‘The woman said, “That evening we had four hundred funerals in the fortress; there was no house except that there was a dead person carried to it. It was a widespread tragedy, and the whole region shook with crying.” She said, “My husband was placed in front of me dead. So I was overcome with extreme sadness and crying, as a young woman would cry over her husband, the father of her children, and we had dependents. The women of my family and neighbors gathered to help me through the crying. The children came, and they were babies; they had no concept of the issue. They asked for bread, and I did not have any, and my chest was tightened by my situation. Then I heard the adhan of Maghrib, so I went to resort to the prayer. I prayed what my Lord Ordained for me, then I prostrated, supplicating; and I was beseeching Allah the Exalted, asking Him for patience and for Him to Mend the orphanage of my children.

“Then sleep took me away in my prostration. I saw myself in my dream as if I was in a beautiful land with many stones. I was seeking my husband. A man called me, ‘Where are you going, O free woman?’ I said, ‘I am seeking my husband.’ He said, ‘Go to the right.’ I saw a level land; it was fragrant and had plenty of greenery, and behold, there were palaces and buildings that I am unable to describe, and the likes of which I have never seen, and there were rivers flowing on the face of the earth without banks.

“I ended up at some people who were sitting circle by circle. They were wearing green clothing and they were engulfed in light, and behold, they were the people who were killed in the battle, eating from food laid out for them. I started going between them and examining their faces so that I would meet my husband. However, he saw me, and so he called me: ‘O Rahmah!’ So I followed the voice and behold, he was in the same situation in which I saw the other martyrs. His face was like the full moon. He was eating with his companions that were killed with him that day.

“He said to his companions, ‘This poor woman has been hungry all day. Do you permit me to give her something to eat?’ They permitted him, so he gave me a piece of bread.” She said “I knew at that time that it was bread, but I do not know how it was made. It was whiter than snow and milk, sweeter than honey and sugar, and softer than butter and fat. I ate it, and when it settled in my belly, he said: ‘Go. Allah has Given you sufficient food and drink for the rest of your life in the dunya.’ I woke from my sleep satiated and quenched. I needed neither food nor drink, and I have not tasted them since then until this day of mine, nor anything the people eat.”

Abul-^Abbas said, “She used to sit with us. We used to eat and she would gag, and take hold of her nose, claiming that she is harmed by the smell of the food.”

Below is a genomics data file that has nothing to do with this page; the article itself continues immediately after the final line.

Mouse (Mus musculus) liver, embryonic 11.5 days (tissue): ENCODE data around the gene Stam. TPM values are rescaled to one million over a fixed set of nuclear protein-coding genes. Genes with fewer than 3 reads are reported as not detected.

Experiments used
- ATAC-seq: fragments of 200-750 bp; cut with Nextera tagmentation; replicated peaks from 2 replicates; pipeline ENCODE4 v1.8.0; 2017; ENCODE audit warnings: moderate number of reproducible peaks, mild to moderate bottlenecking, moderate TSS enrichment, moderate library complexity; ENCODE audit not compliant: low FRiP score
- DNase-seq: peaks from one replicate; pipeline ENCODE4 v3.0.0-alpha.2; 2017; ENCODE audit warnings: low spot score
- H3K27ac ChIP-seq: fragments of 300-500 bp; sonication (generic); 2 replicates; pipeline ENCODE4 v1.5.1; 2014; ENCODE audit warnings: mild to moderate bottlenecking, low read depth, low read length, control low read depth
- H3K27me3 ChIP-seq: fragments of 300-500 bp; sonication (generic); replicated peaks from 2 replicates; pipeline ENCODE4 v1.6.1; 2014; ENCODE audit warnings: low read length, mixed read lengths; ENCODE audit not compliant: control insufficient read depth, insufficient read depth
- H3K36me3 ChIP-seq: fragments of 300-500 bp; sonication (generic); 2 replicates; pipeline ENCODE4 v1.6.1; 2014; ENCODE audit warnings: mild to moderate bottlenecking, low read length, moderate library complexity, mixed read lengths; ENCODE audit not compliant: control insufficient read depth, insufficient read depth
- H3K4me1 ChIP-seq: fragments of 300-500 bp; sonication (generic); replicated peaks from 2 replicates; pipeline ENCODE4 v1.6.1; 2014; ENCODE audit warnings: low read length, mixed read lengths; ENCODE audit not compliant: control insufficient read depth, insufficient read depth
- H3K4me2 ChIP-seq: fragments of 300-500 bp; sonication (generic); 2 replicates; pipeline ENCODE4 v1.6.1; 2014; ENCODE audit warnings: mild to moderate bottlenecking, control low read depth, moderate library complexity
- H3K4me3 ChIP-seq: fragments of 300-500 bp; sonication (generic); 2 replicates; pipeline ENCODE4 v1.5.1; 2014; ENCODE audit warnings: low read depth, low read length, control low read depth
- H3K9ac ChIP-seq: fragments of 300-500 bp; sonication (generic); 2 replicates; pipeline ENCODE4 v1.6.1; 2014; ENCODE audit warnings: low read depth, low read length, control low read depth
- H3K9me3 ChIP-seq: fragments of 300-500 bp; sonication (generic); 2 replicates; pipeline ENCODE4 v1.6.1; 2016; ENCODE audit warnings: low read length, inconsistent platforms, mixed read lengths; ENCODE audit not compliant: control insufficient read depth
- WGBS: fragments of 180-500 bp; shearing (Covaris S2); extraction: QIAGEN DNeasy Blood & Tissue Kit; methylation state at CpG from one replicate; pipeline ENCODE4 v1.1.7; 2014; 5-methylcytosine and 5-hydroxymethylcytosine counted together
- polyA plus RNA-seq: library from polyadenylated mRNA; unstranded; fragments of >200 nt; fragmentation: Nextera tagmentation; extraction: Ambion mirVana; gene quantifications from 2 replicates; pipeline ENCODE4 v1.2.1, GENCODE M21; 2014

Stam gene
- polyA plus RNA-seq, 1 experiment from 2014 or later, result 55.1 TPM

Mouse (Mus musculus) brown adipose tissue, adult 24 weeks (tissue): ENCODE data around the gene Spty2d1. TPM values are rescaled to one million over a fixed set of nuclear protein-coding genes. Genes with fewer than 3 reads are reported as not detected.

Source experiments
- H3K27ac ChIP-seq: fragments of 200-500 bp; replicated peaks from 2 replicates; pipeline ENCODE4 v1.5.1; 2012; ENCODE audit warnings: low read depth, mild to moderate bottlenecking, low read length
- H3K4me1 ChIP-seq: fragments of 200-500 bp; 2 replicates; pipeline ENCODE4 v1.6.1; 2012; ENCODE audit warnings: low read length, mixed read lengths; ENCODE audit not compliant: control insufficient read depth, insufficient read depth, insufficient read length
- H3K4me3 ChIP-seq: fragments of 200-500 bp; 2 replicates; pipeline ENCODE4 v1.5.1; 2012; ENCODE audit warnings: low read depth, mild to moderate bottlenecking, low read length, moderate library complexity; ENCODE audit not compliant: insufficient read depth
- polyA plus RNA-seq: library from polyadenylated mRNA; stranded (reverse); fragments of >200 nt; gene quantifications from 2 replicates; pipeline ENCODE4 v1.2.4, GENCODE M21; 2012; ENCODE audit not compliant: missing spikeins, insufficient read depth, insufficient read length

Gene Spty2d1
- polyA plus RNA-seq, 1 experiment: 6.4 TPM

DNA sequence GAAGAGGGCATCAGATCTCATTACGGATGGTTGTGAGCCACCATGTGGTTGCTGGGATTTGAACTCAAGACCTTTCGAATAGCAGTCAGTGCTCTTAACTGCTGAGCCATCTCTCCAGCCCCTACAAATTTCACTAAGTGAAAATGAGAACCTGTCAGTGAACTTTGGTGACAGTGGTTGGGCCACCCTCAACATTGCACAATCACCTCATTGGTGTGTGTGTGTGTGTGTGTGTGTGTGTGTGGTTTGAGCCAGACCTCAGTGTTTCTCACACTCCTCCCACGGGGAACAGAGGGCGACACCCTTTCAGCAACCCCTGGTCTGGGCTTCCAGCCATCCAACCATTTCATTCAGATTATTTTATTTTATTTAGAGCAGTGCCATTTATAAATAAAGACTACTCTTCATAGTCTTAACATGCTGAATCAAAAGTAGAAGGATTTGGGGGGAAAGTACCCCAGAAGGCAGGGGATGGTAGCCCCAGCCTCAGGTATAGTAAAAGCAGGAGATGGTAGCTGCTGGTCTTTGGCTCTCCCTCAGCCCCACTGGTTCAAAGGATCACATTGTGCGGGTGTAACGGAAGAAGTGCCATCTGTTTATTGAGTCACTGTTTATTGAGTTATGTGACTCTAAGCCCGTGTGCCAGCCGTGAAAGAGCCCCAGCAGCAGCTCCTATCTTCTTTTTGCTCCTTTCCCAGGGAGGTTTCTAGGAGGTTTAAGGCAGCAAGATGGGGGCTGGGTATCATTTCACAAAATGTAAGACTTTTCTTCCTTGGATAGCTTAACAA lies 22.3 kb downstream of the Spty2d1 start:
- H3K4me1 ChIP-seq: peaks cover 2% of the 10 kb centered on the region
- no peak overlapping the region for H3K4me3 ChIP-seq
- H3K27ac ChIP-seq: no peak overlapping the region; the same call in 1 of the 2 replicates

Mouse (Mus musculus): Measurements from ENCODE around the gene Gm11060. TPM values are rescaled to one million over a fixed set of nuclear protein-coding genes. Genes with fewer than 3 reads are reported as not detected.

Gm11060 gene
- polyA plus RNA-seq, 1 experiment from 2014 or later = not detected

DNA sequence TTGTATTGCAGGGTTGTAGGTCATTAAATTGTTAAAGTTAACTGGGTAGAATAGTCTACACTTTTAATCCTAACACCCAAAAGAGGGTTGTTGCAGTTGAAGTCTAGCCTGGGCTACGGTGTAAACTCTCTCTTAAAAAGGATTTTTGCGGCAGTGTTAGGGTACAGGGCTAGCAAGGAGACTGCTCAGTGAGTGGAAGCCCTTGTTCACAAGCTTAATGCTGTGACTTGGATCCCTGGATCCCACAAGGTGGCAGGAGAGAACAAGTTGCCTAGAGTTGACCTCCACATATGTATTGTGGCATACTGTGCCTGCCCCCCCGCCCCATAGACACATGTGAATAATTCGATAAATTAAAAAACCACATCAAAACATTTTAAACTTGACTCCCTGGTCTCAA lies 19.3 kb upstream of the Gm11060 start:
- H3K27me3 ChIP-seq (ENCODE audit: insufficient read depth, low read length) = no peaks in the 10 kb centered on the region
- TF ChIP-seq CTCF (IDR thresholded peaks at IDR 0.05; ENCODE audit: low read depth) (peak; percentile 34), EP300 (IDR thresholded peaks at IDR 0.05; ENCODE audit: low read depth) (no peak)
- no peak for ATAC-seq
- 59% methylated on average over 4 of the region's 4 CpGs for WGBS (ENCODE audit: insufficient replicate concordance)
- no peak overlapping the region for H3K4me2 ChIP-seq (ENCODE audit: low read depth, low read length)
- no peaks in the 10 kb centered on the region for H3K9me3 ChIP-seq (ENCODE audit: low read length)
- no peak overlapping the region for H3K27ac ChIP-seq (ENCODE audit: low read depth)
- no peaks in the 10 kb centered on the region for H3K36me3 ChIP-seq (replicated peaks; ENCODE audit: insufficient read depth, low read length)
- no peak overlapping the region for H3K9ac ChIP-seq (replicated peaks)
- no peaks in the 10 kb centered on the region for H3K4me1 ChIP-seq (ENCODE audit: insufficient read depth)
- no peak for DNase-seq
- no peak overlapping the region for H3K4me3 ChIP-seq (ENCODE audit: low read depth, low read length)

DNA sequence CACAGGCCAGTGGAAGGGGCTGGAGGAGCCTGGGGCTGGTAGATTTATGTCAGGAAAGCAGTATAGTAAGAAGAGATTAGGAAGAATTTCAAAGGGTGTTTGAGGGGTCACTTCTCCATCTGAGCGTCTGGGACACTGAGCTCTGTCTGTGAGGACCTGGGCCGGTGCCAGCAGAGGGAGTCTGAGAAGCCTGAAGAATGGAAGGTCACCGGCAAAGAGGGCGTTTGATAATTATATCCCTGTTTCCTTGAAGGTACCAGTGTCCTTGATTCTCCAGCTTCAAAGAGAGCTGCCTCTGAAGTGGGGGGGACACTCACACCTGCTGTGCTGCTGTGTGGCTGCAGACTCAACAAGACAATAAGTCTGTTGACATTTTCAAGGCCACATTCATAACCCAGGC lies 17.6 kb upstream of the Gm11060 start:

‘So I asked her, “Do you seek nutrition from anything, or drink anything other than water?” She said “No.” I asked her, does gas and waste come out of her like other people? She said: “I have not experienced waste since that time.” I said, “And menstruation?” I think that she said, “It stopped when the eating stopped.” I said, “Do you have the women’s need for men?” She said, “And you are not shy of me to ask me the likes of this?” I said, “It is so I could tell the people about you, and it is necessary that I would be thorough.” She said, “I do not need it.” I said, “Do you sleep?” She said, “Yes, the sweetest of sleep.” I said, “What do you see in your dreams?” She said, “Like you see.” I said, “Do you experience weakness because of the lack of food?” She said, “I have not felt hunger since I was fed that food.”

‘She used to accept charity. I said to her, “What do you do with it?” She said, “I clothe myself and my children.” I said to her, “Do you feel the cold, and are you harmed by heat?” She said, “Yes.” I said, “Do you become tired when you walk?” She said, “Yes, am I not a human?” I said, “Do you make wudu for salah?” She said, “Yes.” I said, “Why?” She said, “The scholars ordered me with that.” I say: They have given her this fatwa from the hadith that wudu is not obligatory except for impurity or sleep.

‘She mentioned to me that her stomach is stuck to her back, so I ordered a woman who was with us, and she looked (i.e., without looking at her ^awrah), and her stomach was as she described. She took a bag, stuffed it with cotton, and tied it to her stomach so that her back would not snap when she walked. I never ceased to visit Hazarasb every two or three years, and she would meet with me and I would repeat the questions. She would not add anything or omit anything. I presented her talk to ^Abdullah Ibn ^Abdur-Rahman the faqih; he said, “I have heard this talk since I was raised, and I have never found anyone who denies it, or claims that he heard that she eats or drinks or defecates.”’”

This story proves that there is no necessary intellectual relation between the lack of food and sickness, the loss of health, and degeneration of the body. Likewise, it is mentally valid that the rest of the normal reasons would be devoid of their results. Furthermore, it proves that things are by the Will of Allah the Exalted, and that the martyrs have a life in the graves. Glory be to the One Who has Power over everything.


[1] They were blasphemers at that time.

[2] The title of the old Persian kings.